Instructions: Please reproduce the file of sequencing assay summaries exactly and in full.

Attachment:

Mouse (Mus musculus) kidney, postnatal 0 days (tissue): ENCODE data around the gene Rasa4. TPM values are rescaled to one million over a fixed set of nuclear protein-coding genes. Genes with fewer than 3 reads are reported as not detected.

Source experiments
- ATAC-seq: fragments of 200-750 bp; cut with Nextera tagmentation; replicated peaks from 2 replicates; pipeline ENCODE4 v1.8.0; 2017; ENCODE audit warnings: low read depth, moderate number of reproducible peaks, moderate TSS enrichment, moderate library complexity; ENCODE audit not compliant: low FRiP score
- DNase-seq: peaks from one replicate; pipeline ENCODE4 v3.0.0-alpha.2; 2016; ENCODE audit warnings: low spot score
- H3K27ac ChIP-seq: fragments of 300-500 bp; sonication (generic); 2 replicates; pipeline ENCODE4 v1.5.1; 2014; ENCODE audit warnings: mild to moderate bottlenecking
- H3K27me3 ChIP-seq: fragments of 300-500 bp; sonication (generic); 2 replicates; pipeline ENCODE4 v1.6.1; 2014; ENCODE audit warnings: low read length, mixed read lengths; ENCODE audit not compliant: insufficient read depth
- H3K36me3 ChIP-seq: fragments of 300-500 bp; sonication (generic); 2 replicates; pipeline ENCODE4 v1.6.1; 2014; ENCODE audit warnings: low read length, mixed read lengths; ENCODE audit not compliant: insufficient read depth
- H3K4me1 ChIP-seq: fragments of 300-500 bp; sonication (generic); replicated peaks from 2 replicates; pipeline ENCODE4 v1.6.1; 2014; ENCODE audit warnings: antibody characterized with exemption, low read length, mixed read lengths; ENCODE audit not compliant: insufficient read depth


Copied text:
Mouse (Mus musculus) kidney, postnatal 0 days (tissue): ENCODE data around the gene Rasa4. TPM values are rescaled to one million over a fixed set of nuclear protein-coding genes. Genes with fewer than 3 reads are reported as not detected.

Source experiments
- ATAC-seq: fragments of 200-750 bp; cut with Nextera tagmentation; replicated peaks from 2 replicates; pipeline ENCODE4 v1.8.0; 2017; ENCODE audit warnings: low read depth, moderate number of reproducible peaks, moderate TSS enrichment, moderate library complexity; ENCODE audit not compliant: low FRiP score
- DNase-seq: peaks from one replicate; pipeline ENCODE4 v3.0.0-alpha.2; 2016; ENCODE audit warnings: low spot score
- H3K27ac ChIP-seq: fragments of 300-500 bp; sonication (generic); 2 replicates; pipeline ENCODE4 v1.5.1; 2014; ENCODE audit warnings: mild to moderate bottlenecking
- H3K27me3 ChIP-seq: fragments of 300-500 bp; sonication (generic); 2 replicates; pipeline ENCODE4 v1.6.1; 2014; ENCODE audit warnings: low read length, mixed read lengths; ENCODE audit not compliant: insufficient read depth
- H3K36me3 ChIP-seq: fragments of 300-500 bp; sonication (generic); 2 replicates; pipeline ENCODE4 v1.6.1; 2014; ENCODE audit warnings: low read length, mixed read lengths; ENCODE audit not compliant: insufficient read depth
- H3K4me1 ChIP-seq: fragments of 300-500 bp; sonication (generic); replicated peaks from 2 replicates; pipeline ENCODE4 v1.6.1; 2014; ENCODE audit warnings: antibody characterized with exemption, low read length, mixed read lengths; ENCODE audit not compliant: insufficient read depth